Colombia’s peso bonds gained, pushing yields to their lowest level in almost seven months, after the economy grew faster in the first quarter than analysts forecast.
The yield on Colombia’s benchmark 11 percent bonds due July 2020 fell three basis points, or 0.03 percentage point, to 7.85 percent at 3:03 p.m. ET, according to Colombia’s stock exchange. That’s the lowest level since Dec. 1, 2009. The bond’s price rose 0.261 centavo to 121.354 centavos per peso.
Gross domestic product expanded 4.4 percent in the first quarter from the year-earlier period, led by growth in construction and mining, the national statistics agency said yesterday. That’s above the 3.6 percent median forecast in a Bloomberg survey of 24 economists.
“The market remains in a cheery mood after the GDP report,” said Alexander Cardenas, head of research at brokerage Acciones y Valores SA in Bogota. “Higher growth points to increased tax revenue and a lower budget deficit.” He predicts the yield will fall to 7.7 percent by mid-July.
Yesterday’s report led Cardenas to revise his GDP forecast for this year to 3.75 percent from 2.75 percent. Colombia expects a consolidated budget deficit of 3.6 percent of GDP in 2010, the biggest since 2002.
Goldman Sachs Group Inc. also raised its forecast for Colombia’s growth this year to between 4.5 percent and 5 percent from a previous estimate of 3.8 percent, Latin America economist Alberto Ramos wrote in a report yesterday.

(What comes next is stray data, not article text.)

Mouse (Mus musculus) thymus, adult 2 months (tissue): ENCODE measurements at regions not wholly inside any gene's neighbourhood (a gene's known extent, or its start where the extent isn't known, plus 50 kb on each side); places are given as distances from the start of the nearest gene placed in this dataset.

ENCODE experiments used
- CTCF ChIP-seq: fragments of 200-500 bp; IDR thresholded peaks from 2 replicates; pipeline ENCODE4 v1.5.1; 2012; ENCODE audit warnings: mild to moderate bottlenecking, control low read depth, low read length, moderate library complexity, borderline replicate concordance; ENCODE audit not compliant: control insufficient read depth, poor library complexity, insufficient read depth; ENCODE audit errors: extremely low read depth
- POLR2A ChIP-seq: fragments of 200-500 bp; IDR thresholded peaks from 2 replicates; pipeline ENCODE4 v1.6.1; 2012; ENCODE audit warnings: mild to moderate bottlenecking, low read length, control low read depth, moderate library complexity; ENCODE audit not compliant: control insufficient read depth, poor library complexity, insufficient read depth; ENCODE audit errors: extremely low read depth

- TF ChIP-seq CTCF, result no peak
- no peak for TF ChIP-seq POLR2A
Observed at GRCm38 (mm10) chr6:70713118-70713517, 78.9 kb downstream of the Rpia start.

“The recovery of activity does not present an immediate challenge to the inflation outlook as the economy is still operating with some slack,” Ramos wrote. “However, the growth- inflation trade-off is likely to turn less favorable as we get into 2011.”
Colombia’s central bank may “start to gradually remove some of the current monetary accommodation by late 2010 in order to anchor inflation expectations and defend the 2011 inflation target,” Ramos wrote.
Annual inflation was 2.07 percent last month, within the central bank’s target this year of 2 percent to 4 percent. Banco de la Republica’s overnight lending rate stands at a record low of 3 percent.
The peso fell for a third day, declining 0.2 percent to 1,899.60 from 1,896.30 yesterday. It gained 0.5 percent this week, the fifth consecutive weekly gain.
The peso will likely trade between 1,700 and 1,800 within the next six months, RBS Securities Inc. Latin America strategists Siobhan Morden and Flavia Cattan-Naslausky wrote in a report today.
“Structural flows, the impact of a positive credit shock on Colombian assets and a conservative foreign-exchange intervention policy leaves downside open for USDCOP,” they wrote.
(Andrea Jaramillo, Bloomberg)